Following the deeds is like following the money. It is a laborious and time consuming task that can provide just reward if you persevere. This guide to property deeds is a useful resource for anyone who hasn’t researched them before. Like any government paper trail, it is never as straightforward as it should be.
Your local country clerk should also have copies of any mortgage details relating to the property. This can give you a head start in tracing previous owners or seeing how far back money was borrowed against the property.
Finally, property inevitably involves taxes and your local tax assessor will have some kind of record of the dealings with your property. It may be a county or state tax assessor depending on where you live.
Property transactions are usually matters of public record. Therefore you can use these records to research the history of your home. These records will be held at your county courthouse, county recorder or city hall. Most of these facilities will be staffed and will be able to assist with your research. There may be fees involved for searches and copies of documents but these should be nominal. The property deeds may also be available at these places and public records and chain of title searches may be combined to save a little time. Much depends on what is available in your area.
There are also private title companies that can provide property profiles upon request. Some offer free copies and others will charge an admin fee to provide it. The same companies can also perform searches for you including legal searches for judgements or liens.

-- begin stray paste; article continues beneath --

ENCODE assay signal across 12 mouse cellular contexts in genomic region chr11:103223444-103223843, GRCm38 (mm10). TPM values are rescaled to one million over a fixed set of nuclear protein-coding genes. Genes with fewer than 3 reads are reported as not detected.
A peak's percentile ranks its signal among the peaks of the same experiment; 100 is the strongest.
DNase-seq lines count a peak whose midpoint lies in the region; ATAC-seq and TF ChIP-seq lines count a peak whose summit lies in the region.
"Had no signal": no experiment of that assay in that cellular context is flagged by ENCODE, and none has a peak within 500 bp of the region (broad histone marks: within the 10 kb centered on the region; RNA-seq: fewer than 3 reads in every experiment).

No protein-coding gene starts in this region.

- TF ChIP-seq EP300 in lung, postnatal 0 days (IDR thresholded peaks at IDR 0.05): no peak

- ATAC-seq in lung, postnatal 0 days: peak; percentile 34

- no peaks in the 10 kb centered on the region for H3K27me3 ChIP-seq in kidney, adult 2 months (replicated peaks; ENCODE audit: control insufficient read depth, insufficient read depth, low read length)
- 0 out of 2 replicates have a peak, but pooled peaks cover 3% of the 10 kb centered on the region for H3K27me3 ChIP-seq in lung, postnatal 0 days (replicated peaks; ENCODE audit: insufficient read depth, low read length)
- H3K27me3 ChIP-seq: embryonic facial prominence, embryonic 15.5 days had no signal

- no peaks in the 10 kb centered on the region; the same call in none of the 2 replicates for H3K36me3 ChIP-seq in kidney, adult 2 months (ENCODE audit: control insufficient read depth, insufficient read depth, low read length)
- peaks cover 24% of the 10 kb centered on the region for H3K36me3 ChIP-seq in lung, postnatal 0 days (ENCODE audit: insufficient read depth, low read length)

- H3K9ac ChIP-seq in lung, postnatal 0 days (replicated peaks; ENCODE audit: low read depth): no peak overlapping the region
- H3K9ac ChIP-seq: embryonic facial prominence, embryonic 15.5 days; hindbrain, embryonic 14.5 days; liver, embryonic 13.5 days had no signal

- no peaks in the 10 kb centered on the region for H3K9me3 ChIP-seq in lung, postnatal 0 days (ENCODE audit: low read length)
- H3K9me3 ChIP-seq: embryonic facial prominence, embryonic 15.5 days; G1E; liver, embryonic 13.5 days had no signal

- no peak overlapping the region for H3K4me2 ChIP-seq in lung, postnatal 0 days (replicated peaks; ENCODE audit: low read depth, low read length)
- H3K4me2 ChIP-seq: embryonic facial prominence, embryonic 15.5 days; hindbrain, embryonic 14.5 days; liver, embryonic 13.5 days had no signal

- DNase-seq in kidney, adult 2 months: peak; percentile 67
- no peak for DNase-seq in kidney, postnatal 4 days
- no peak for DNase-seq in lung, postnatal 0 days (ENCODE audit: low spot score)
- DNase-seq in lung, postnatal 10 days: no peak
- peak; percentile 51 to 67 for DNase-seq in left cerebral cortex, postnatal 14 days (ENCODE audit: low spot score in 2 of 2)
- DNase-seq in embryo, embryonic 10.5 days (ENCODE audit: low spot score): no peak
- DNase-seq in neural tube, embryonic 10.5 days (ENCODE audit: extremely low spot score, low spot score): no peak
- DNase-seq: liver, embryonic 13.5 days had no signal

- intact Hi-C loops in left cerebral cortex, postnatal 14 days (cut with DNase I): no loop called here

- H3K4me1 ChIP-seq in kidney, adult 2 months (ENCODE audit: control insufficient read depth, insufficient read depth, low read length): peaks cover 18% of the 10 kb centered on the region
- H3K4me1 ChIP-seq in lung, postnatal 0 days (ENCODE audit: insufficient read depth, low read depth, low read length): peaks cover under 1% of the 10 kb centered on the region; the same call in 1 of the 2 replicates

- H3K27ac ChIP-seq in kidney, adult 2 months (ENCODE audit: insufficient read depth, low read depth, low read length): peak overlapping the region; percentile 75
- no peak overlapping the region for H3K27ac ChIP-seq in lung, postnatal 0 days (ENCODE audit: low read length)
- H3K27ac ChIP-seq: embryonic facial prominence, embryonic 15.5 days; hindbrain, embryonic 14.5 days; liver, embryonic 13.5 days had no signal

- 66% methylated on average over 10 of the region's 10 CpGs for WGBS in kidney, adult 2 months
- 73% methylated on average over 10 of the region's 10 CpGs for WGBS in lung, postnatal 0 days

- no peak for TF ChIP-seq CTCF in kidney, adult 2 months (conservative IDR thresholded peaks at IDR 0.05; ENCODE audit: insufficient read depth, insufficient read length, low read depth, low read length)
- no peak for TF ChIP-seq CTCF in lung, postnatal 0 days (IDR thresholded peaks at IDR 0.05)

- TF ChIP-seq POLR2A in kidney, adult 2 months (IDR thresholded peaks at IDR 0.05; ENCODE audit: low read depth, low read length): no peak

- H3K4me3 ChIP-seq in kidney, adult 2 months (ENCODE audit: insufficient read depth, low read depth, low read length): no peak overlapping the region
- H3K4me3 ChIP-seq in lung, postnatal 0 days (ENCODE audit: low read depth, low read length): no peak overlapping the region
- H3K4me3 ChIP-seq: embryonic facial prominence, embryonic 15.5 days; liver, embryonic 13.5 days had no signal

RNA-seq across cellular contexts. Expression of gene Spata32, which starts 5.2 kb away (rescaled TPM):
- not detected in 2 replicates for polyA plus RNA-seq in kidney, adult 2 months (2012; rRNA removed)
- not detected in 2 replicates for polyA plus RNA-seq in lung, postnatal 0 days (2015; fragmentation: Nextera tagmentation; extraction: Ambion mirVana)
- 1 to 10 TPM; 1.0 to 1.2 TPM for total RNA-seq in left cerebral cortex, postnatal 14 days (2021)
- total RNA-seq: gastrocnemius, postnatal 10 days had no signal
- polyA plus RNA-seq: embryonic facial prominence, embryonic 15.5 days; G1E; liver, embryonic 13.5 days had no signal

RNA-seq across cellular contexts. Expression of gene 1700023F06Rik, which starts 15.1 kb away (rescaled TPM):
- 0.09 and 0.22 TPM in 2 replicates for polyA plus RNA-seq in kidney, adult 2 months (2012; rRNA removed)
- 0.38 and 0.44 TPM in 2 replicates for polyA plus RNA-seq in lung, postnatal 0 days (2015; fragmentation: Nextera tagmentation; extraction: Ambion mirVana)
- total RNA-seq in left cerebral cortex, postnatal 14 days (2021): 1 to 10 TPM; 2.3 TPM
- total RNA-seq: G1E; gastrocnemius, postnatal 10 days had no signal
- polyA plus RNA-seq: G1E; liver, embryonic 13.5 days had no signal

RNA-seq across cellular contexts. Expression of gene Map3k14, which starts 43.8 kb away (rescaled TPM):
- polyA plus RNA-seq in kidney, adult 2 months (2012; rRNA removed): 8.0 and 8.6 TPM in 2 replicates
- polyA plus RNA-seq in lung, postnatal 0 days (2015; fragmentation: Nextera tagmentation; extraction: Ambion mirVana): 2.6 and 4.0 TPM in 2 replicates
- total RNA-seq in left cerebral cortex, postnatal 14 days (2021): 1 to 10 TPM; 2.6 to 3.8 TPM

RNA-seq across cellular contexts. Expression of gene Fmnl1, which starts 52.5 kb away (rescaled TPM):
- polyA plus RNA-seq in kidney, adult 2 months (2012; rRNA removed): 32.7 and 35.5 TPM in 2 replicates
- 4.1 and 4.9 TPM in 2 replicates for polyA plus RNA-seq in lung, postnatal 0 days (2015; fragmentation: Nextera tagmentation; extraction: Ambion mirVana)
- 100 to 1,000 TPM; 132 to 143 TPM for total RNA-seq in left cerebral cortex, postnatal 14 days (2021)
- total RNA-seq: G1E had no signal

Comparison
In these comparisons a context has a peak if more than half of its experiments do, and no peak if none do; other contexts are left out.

Public records can also include building permits and maps of the area. At the turn of the 20th century, a permit system was gradually introduced to try to control the type of alterations that could be performed on a home. After that time, any large extensions or extensive change would likely have needed a permit. Those are part of public record and will likely be help by your local planning department or building control.
Maps of the area will likely be in your library or county records office. These can be a valuable resource in dating your property. Find a map from a given date and if your property is marked, go back in time. Keep going back for as long as the maps go or until your property is not marked. Then you have a rough idea of when or before when it was constructed.
The internet has many resources to help. Many property websites have property research pages where you can look up the basic history of your property. This can often be a good place to start as you just need a web browser to find out things it would previously have taken hours of research to accomplish.
Resources can include:
Each has the facility to research properties and will list or link to public records that pertain to your property. Cyndi’s List is a resource page with lots of links to specific sources useful in researching the history of a property.